All of the above activities were fantastic, but if you travel to Banff in winter, you MUST go Dog Sledding. Although it was absolutely freezing out the morning of our ride, the experience was still (hands down) my favorite of the trip. We booked our dogsled adventure with Kingmik Dog Sled Tours and chose their Great Divide route which cost $330.00 per couple. The ride lasted approximately two hours and we traveled 10 miles from Banff National Park through Kicking Horse Pass at the Continental Divide.
On the route back, our guide taught us some dog sledding skills and we were able to mush the sleds ourselves! Aside from the natural beauty of the park, the helpfulness of our guide and our interaction with the dogs, I loved our experience with Kingmik because it was personalized – it was just us! I loved that we weren’t grouped in with a large tour group.
Where To Eat in Banff:
Banff offers a plethora of unique restaurants in just a couple block radius. We dined on bacon wrapped elk at the upscale Maple Leaf Grille and enjoyed Swiss Fondue at Ticino, but surprisingly, my favorite meal was at Nourish Bistro – Banff’s well-known vegetarian restaurant! Now, I am a Midwestern beef-eating gal, but Nourish’s food was positively delightful and will satisfy even the heartiest of eaters. Everything we tried was delicious and the portions were huge, but the stand-out was Nourish’s “famous nachos,” which were unlike any nachos I have ever had the pleasure of tasting before. These nachos had 27 different and unexpected toppings on them ranging from strawberries to dill pickles. Most of the time I had no idea what I was eating, but just trust me on this one – the seemingly random culmination of strange ingredients worked beautifully and the nachos were well worth the $24 price tag.
Where to Stay in Banff:
While in Banff, I chose to stay at the Rimrock Resort & Spa, and I can’t go on enough about how much I loved the resort. The staff was more than helpful, the rooms were comfortable and large, and the views were unparalleled.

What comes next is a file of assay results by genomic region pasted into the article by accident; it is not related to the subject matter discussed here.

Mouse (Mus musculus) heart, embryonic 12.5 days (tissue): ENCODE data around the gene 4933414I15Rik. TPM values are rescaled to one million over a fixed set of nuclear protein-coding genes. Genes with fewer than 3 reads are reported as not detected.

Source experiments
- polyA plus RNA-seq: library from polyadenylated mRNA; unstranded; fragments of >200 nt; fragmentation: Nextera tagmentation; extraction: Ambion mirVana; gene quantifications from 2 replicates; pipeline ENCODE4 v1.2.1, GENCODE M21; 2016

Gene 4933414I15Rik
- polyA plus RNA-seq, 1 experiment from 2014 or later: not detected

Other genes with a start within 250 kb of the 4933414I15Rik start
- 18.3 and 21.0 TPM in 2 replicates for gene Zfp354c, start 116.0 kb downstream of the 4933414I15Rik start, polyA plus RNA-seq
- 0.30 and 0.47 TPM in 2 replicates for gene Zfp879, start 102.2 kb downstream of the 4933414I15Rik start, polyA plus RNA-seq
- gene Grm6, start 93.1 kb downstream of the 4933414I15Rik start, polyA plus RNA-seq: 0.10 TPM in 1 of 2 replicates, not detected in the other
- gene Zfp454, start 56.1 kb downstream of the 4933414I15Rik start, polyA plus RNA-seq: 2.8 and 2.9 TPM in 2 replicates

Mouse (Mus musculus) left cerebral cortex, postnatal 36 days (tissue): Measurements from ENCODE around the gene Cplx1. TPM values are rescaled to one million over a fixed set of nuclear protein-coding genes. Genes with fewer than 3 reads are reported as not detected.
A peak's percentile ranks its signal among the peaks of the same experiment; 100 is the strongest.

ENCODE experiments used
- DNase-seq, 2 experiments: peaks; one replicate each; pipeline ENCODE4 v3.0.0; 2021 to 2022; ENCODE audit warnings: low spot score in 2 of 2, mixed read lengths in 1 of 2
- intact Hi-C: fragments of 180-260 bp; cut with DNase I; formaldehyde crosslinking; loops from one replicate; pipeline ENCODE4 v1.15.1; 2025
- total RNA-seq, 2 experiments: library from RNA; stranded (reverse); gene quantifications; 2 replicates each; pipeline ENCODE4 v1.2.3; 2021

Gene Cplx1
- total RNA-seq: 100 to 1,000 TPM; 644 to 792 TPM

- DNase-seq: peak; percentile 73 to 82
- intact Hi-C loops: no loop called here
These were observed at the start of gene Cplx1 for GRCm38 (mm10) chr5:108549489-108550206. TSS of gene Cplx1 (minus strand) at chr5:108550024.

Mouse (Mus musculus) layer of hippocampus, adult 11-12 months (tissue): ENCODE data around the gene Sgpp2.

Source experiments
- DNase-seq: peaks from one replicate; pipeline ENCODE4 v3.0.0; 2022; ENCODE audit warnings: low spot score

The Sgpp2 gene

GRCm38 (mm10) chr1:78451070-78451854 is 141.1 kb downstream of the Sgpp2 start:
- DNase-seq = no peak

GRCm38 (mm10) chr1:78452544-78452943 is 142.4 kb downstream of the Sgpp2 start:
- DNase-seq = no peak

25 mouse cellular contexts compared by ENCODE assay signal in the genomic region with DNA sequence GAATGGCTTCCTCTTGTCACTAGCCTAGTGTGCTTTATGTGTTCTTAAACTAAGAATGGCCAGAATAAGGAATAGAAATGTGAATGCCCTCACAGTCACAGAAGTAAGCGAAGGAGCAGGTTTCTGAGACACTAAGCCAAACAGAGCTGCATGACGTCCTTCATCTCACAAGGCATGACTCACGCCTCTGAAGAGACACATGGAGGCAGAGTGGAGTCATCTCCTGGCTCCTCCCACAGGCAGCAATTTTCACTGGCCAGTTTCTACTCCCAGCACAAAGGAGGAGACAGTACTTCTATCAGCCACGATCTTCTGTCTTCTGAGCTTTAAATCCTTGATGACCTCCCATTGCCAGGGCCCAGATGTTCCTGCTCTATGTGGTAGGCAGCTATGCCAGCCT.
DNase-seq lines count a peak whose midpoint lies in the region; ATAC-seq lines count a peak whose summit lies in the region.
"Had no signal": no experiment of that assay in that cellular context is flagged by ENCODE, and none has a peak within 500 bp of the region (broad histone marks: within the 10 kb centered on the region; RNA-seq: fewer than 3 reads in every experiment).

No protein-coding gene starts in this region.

The Rimrock is a large resort and offers all the amenities you could possibly want, including an ice skating rink, full service spa and several restaurants and bars. The lobby bar and restaurant has a roaring fireplace and offers a nice place to relax, sip a glass of champagne and watch the snow fall over the mountains. If booking at the Rimrock, request an east facing room in the south wing of the hotel for the most picturesque mountain views.
The resort itself is just bit off the main drag, Banff Avenue, but the hotel provides you with a free, unlimited ROAM shuttle pass. The shuttle picks up guests right outside the hotel’s lobby, and can take you downtown, to the gondola or the upper hot springs, among other places.
How to Get to Banff:
To get to Banff, you will need to fly into Calgary. From Calgary you can take a train or rent a car and drive the 1.5 hours to Banff.
I knew that I would enjoy Banff, but I had no idea the extent that I would fall in love with the park and village. I’m already thinking about my next trip to Banff – next time in September to experience Lake Louise’s aqua glacier water and the area’s famous hiking trails. (Plus, I’ve been craving Nourish’s famous nachos)!